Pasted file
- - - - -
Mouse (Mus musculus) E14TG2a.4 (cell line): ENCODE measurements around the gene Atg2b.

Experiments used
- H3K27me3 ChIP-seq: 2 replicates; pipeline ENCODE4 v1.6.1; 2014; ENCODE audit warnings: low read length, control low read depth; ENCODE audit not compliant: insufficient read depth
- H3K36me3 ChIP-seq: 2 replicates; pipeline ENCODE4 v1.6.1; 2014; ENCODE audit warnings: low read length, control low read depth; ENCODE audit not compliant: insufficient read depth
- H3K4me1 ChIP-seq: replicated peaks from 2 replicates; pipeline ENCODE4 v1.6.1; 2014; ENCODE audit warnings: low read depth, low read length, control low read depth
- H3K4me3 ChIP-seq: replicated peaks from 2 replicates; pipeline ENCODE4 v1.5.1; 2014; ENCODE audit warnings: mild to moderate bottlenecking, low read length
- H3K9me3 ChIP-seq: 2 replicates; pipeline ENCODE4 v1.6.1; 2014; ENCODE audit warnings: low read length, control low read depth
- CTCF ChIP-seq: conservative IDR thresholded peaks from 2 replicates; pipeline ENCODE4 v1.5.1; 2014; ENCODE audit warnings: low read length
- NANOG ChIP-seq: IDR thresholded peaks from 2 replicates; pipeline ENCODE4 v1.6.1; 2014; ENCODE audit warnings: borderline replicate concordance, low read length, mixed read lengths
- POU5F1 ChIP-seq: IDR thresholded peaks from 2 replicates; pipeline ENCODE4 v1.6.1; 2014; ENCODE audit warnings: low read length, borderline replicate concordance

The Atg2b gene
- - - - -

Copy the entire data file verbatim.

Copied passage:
Mouse (Mus musculus) E14TG2a.4 (cell line): ENCODE measurements around the gene Atg2b.

Experiments used
- H3K27me3 ChIP-seq: 2 replicates; pipeline ENCODE4 v1.6.1; 2014; ENCODE audit warnings: low read length, control low read depth; ENCODE audit not compliant: insufficient read depth
- H3K36me3 ChIP-seq: 2 replicates; pipeline ENCODE4 v1.6.1; 2014; ENCODE audit warnings: low read length, control low read depth; ENCODE audit not compliant: insufficient read depth
- H3K4me1 ChIP-seq: replicated peaks from 2 replicates; pipeline ENCODE4 v1.6.1; 2014; ENCODE audit warnings: low read depth, low read length, control low read depth
- H3K4me3 ChIP-seq: replicated peaks from 2 replicates; pipeline ENCODE4 v1.5.1; 2014; ENCODE audit warnings: mild to moderate bottlenecking, low read length
- H3K9me3 ChIP-seq: 2 replicates; pipeline ENCODE4 v1.6.1; 2014; ENCODE audit warnings: low read length, control low read depth
- CTCF ChIP-seq: conservative IDR thresholded peaks from 2 replicates; pipeline ENCODE4 v1.5.1; 2014; ENCODE audit warnings: low read length
- NANOG ChIP-seq: IDR thresholded peaks from 2 replicates; pipeline ENCODE4 v1.6.1; 2014; ENCODE audit warnings: borderline replicate concordance, low read length, mixed read lengths
- POU5F1 ChIP-seq: IDR thresholded peaks from 2 replicates; pipeline ENCODE4 v1.6.1; 2014; ENCODE audit warnings: low read length, borderline replicate concordance

The Atg2b gene